He added the current rise was in line with ministers' expectations and urged the public to continue taking personal measures to protect themselves.
"In confined places where you're meeting people you don't usually meet, wear a mask, wash hands, ventilation, all of that kind of thing,” said Johnson.
Despite the advice, many people - especially in major cities like London - are choosing not to. In July, the government removed the last of its legal restrictions to curb COVID-19, such as social distancing and mandating face coverings in crowded places.
Experts say that may be contributing to rising case numbers as people are allowed to freely mingle and socialize indoors.
The World Health Organization is among those calling for more measures to be re-introduced. “The vaccine isn't going to get us out of this,” said Margaret Harris, a spokeswoman for the WHO.
Speaking to Times Radio, she added: “We have got to be serious about not crowding. We have still got to be looking at wearing the masks, when you're indoors particularly."
The UK's Scientific Advisory Group for Emergencies, known as SAGE, has also told the government that early action would avoid“more stringent, disruptive and longer-lasting measures to avoid an unacceptable level of hospitalisations."
So far, ministers have resisted calls for tougher measures or introducing their so-called Plan B to deal with the virus this winter. That would include bringing back work-from-home orders and some mask wearing.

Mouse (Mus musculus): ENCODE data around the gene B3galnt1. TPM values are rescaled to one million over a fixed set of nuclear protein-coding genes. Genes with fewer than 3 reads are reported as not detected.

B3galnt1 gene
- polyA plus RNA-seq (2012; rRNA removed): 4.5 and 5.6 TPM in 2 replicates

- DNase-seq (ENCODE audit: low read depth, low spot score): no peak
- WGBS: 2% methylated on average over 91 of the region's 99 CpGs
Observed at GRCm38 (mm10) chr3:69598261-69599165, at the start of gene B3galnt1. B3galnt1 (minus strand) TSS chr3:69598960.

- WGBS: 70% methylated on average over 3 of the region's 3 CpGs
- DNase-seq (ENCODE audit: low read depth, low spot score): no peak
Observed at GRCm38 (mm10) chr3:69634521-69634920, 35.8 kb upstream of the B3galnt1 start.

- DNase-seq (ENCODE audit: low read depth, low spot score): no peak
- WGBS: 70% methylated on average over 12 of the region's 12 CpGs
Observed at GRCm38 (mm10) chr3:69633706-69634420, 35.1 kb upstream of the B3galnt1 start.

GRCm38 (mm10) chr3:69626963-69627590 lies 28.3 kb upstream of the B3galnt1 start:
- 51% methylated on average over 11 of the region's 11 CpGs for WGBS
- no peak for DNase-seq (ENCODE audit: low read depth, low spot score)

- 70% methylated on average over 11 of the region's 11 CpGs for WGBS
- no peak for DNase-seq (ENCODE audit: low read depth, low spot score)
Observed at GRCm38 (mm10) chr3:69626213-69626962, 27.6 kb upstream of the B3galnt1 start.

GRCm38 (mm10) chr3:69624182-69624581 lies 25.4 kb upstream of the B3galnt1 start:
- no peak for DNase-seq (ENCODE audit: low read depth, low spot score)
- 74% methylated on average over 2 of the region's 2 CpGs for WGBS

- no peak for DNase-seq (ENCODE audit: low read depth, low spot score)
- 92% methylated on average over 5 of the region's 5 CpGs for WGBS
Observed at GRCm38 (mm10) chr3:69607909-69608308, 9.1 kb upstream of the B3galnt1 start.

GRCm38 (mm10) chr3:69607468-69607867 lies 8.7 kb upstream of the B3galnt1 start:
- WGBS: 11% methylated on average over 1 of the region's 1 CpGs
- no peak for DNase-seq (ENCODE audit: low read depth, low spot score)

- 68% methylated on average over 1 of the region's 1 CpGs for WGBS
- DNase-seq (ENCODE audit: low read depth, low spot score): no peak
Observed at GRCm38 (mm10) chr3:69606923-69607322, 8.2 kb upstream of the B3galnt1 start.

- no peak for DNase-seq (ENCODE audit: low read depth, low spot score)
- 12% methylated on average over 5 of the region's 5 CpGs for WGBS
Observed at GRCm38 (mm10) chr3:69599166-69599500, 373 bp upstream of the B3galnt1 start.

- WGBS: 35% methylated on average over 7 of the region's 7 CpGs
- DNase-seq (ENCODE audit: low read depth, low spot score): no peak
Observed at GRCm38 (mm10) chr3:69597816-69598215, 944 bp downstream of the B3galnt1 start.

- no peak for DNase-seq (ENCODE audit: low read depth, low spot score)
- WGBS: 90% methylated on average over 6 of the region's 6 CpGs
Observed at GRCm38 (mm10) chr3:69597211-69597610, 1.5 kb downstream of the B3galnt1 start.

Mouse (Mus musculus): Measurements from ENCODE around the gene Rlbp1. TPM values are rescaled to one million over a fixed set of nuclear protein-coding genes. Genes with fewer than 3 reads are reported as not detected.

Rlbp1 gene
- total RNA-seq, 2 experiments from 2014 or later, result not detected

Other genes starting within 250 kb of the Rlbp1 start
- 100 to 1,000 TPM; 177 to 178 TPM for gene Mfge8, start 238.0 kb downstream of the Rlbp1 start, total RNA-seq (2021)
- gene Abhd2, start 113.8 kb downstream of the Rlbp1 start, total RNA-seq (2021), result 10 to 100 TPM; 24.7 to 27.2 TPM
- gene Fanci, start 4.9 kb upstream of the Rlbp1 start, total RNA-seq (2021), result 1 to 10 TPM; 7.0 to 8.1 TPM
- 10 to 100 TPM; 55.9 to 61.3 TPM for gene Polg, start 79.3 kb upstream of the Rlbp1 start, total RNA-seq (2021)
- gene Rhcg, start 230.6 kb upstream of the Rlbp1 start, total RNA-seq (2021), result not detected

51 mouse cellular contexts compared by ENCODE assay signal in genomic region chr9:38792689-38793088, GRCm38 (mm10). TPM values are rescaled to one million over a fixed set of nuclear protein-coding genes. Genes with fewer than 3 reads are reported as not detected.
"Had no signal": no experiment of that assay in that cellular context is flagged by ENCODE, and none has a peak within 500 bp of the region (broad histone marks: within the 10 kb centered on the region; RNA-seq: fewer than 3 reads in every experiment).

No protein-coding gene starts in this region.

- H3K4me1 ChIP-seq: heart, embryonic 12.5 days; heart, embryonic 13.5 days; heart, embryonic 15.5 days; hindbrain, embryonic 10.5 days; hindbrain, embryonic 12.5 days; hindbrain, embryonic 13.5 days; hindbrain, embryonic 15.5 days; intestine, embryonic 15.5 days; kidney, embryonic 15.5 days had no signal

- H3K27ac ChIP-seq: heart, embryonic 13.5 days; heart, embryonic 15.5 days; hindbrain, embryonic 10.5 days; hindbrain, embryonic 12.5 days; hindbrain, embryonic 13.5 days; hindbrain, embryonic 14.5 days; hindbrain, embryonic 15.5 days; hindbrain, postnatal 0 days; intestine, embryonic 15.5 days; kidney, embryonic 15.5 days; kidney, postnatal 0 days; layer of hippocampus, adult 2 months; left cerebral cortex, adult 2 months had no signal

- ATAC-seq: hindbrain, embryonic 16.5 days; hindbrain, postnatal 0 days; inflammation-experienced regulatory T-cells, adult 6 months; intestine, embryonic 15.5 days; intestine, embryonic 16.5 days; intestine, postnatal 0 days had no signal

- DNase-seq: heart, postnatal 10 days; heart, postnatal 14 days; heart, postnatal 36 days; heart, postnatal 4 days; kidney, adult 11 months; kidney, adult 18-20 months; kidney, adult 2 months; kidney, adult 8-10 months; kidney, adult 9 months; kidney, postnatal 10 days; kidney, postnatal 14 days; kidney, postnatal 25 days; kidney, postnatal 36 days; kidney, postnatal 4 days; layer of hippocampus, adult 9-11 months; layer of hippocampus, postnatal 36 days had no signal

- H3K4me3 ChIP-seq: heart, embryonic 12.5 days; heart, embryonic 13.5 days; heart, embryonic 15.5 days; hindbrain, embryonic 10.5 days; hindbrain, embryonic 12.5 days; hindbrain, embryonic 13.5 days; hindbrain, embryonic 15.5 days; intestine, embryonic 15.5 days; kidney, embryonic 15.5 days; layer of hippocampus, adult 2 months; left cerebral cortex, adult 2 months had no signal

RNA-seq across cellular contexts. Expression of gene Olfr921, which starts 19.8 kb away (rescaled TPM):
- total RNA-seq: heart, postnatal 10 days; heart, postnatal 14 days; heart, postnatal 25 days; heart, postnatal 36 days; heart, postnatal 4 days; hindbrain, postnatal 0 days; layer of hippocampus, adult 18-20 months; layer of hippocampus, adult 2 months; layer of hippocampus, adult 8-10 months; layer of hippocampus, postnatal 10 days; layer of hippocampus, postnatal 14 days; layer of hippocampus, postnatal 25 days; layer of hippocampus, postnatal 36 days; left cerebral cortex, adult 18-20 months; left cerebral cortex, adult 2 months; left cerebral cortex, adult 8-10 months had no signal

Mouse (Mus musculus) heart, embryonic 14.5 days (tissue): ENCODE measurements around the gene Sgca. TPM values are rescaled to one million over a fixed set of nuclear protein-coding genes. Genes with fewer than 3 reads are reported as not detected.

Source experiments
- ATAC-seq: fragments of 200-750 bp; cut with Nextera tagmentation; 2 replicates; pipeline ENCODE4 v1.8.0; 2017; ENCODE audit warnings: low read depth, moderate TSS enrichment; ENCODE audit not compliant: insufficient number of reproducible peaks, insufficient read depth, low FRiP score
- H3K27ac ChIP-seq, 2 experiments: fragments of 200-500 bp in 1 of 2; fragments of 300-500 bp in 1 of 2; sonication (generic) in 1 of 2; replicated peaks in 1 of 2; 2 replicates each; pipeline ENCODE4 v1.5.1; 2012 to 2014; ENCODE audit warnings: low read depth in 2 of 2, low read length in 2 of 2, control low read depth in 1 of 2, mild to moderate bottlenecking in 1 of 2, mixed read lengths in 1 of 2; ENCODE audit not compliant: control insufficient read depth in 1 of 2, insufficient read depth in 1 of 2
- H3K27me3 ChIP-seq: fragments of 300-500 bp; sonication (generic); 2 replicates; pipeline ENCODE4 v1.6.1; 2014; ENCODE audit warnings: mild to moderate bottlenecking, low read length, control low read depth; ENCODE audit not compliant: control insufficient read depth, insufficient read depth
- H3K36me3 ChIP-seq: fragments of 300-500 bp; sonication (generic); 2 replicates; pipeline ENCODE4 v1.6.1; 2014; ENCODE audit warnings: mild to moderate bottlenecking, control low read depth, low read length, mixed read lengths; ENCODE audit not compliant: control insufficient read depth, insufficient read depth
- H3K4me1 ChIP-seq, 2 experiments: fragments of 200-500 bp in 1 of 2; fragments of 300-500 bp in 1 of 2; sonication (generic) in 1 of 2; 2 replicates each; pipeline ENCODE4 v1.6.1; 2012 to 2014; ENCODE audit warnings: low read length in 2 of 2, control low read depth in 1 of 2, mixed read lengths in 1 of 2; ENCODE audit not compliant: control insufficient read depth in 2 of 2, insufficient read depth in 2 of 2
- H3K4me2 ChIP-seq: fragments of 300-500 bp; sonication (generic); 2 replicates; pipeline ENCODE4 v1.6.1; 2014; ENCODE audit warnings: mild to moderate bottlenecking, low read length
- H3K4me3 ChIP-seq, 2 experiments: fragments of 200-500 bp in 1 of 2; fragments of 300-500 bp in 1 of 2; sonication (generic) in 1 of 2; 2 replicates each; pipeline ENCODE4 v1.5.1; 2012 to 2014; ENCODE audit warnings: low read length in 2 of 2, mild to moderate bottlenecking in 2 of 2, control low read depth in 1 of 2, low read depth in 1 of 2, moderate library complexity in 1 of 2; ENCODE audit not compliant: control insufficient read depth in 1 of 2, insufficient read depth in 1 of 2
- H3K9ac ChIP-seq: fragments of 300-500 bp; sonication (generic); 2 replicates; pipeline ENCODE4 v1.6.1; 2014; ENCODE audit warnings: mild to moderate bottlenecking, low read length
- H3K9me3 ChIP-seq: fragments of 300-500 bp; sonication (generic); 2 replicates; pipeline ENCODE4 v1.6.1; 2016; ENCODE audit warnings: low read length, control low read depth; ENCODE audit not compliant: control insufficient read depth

But the prime minister is facing pressure from lawmakers in his own party, many of whom called for an end to restrictions. Many businesses will also be wary of tougher restrictions. According to the i newspaper, analysis presented to ministers earlier this year suggested keeping rules in place for face masks could cost the events and hospitality industries alone more than $5.5 billion.
"Delta Plus” variant
Meanwhile, health officials say a new variant of COVID being monitored in the UK may spread more easily than the regular Delta strain.
The variant - known as “Delta Plus” - represents around 6 percent of cases in the country. The UK Health Security Agency has classified it a“variant under investigation”but says there's no evidence it causes more severe symptoms or that vaccines won't work against it.